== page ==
A load bank is a device which develops an electrical load, applies the load to an electrical power source and converts or dissipates the resultant power output of the source. A load bank includes load elements with protection, control, metering and accessory devices required for operation. Load banks can either be permanently installed at a facility and permanently connected to a power source or portable versions can be used for testing power sources such as standby generators and batteries. Load banks are the best way to replicate, prove and verify the real-life demands on critical power systems.
The three most common types of load banks are resistive, inductive, and capacitive. Both inductive and capacitive loads create what is known as reactance in an AC circuit. Reactance is a circuit element’s opposition to an alternating current, caused by the buildup of electric or magnetic fields in the element due to the current and is the “imaginary” component of impedance, or the resistance to AC signals at a certain frequency.
A resistive load bank, the most common type, provides equivalent loading for both generators and prime movers. That is, for each kilowatt (or horsepower) of load applied to the generator by the load bank, an equal amount of load is applied to the prime mover by the generator. A resistive load bank, therefore, removes energy from the complete system: load bank from generator—generator from prime mover—prime mover from fuel.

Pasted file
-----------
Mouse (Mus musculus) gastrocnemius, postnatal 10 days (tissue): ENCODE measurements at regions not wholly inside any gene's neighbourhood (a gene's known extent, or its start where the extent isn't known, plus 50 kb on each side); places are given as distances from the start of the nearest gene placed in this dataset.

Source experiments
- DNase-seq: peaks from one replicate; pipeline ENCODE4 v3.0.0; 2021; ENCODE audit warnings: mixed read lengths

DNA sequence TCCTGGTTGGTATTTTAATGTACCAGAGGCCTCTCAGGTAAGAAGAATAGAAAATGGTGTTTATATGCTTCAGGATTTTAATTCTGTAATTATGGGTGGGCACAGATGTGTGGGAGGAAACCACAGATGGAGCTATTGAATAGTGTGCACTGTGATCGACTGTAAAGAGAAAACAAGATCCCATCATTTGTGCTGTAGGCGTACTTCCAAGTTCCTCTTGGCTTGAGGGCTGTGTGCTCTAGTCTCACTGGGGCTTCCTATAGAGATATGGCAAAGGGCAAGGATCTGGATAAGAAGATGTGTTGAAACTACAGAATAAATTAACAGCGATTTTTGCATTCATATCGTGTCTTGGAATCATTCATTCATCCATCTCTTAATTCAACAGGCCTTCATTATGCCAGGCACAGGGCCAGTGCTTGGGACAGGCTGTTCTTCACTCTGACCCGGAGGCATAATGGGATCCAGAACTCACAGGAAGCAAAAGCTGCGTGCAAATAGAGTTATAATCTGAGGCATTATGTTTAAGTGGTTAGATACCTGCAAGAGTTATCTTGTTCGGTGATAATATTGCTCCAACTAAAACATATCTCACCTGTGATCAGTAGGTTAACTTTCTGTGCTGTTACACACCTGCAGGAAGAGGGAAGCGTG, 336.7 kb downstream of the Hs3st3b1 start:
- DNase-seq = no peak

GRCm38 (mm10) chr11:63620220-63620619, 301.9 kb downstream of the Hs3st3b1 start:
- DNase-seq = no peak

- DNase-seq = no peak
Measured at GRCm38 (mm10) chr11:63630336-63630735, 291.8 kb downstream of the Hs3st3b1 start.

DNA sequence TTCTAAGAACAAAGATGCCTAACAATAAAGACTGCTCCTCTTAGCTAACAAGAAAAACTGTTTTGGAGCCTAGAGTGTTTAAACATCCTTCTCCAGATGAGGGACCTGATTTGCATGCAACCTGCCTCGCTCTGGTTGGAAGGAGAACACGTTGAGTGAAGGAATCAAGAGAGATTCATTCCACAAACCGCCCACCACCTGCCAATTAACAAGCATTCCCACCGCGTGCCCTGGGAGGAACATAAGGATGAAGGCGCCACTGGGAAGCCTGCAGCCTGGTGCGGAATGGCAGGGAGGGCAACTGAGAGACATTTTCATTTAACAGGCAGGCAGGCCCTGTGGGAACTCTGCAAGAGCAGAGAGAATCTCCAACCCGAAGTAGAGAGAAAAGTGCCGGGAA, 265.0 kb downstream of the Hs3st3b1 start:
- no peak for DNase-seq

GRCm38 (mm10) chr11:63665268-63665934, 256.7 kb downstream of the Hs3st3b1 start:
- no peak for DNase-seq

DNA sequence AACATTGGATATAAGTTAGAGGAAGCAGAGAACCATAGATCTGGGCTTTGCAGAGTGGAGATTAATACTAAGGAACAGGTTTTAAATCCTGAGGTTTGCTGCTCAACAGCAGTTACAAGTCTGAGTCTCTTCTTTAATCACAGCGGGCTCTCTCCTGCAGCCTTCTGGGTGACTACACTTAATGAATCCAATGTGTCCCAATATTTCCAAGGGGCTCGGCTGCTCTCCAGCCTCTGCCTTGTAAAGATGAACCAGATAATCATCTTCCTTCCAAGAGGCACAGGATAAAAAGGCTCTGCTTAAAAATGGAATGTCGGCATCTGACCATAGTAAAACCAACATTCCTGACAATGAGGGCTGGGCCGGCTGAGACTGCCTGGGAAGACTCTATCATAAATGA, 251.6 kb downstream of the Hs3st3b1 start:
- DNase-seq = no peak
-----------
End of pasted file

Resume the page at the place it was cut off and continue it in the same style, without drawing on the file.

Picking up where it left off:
An inductive load consists of an iron-core reactive element which, when used in conjunction with a resistive load bank, creates a lagging power factor load. Typically, the inductive load will be rated at a numeric value 75% that of the corresponding resistive load such that when applied together a resultant 0.8 power factor load is provided. That is to say, for each 100 kW of resistive load, 75 kVAr of inductive load is provided. Other ratios are possible to obtain other power factor ratings. An inductive load is used to simulate a real-life mixed commercial loads consisting of lighting, heating, motors, transformers, etc.